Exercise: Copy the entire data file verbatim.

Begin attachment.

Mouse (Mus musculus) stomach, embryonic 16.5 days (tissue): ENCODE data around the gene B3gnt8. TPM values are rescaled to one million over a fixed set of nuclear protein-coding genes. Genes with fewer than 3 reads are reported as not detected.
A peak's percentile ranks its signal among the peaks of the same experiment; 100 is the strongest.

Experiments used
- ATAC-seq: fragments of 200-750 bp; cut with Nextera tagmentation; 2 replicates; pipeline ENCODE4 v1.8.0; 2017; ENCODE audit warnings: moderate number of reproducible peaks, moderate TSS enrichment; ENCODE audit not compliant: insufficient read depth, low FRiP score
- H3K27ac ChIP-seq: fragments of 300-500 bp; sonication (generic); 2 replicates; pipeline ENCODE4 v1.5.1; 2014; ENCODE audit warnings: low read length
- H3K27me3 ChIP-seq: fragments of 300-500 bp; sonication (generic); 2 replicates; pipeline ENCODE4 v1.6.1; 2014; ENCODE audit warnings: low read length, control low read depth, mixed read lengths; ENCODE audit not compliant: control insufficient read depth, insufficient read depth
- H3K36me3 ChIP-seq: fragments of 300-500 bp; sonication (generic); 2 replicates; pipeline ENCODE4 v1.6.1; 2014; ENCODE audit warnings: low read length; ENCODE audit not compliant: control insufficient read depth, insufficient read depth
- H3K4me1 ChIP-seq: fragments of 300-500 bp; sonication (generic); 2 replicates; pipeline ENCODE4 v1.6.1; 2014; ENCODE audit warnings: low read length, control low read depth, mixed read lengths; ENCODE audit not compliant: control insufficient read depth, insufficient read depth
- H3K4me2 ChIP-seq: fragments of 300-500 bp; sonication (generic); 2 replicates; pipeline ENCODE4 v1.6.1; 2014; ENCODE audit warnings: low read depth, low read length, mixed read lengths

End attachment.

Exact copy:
Mouse (Mus musculus) stomach, embryonic 16.5 days (tissue): ENCODE data around the gene B3gnt8. TPM values are rescaled to one million over a fixed set of nuclear protein-coding genes. Genes with fewer than 3 reads are reported as not detected.
A peak's percentile ranks its signal among the peaks of the same experiment; 100 is the strongest.

Experiments used
- ATAC-seq: fragments of 200-750 bp; cut with Nextera tagmentation; 2 replicates; pipeline ENCODE4 v1.8.0; 2017; ENCODE audit warnings: moderate number of reproducible peaks, moderate TSS enrichment; ENCODE audit not compliant: insufficient read depth, low FRiP score
- H3K27ac ChIP-seq: fragments of 300-500 bp; sonication (generic); 2 replicates; pipeline ENCODE4 v1.5.1; 2014; ENCODE audit warnings: low read length
- H3K27me3 ChIP-seq: fragments of 300-500 bp; sonication (generic); 2 replicates; pipeline ENCODE4 v1.6.1; 2014; ENCODE audit warnings: low read length, control low read depth, mixed read lengths; ENCODE audit not compliant: control insufficient read depth, insufficient read depth
- H3K36me3 ChIP-seq: fragments of 300-500 bp; sonication (generic); 2 replicates; pipeline ENCODE4 v1.6.1; 2014; ENCODE audit warnings: low read length; ENCODE audit not compliant: control insufficient read depth, insufficient read depth
- H3K4me1 ChIP-seq: fragments of 300-500 bp; sonication (generic); 2 replicates; pipeline ENCODE4 v1.6.1; 2014; ENCODE audit warnings: low read length, control low read depth, mixed read lengths; ENCODE audit not compliant: control insufficient read depth, insufficient read depth
- H3K4me2 ChIP-seq: fragments of 300-500 bp; sonication (generic); 2 replicates; pipeline ENCODE4 v1.6.1; 2014; ENCODE audit warnings: low read depth, low read length, mixed read lengths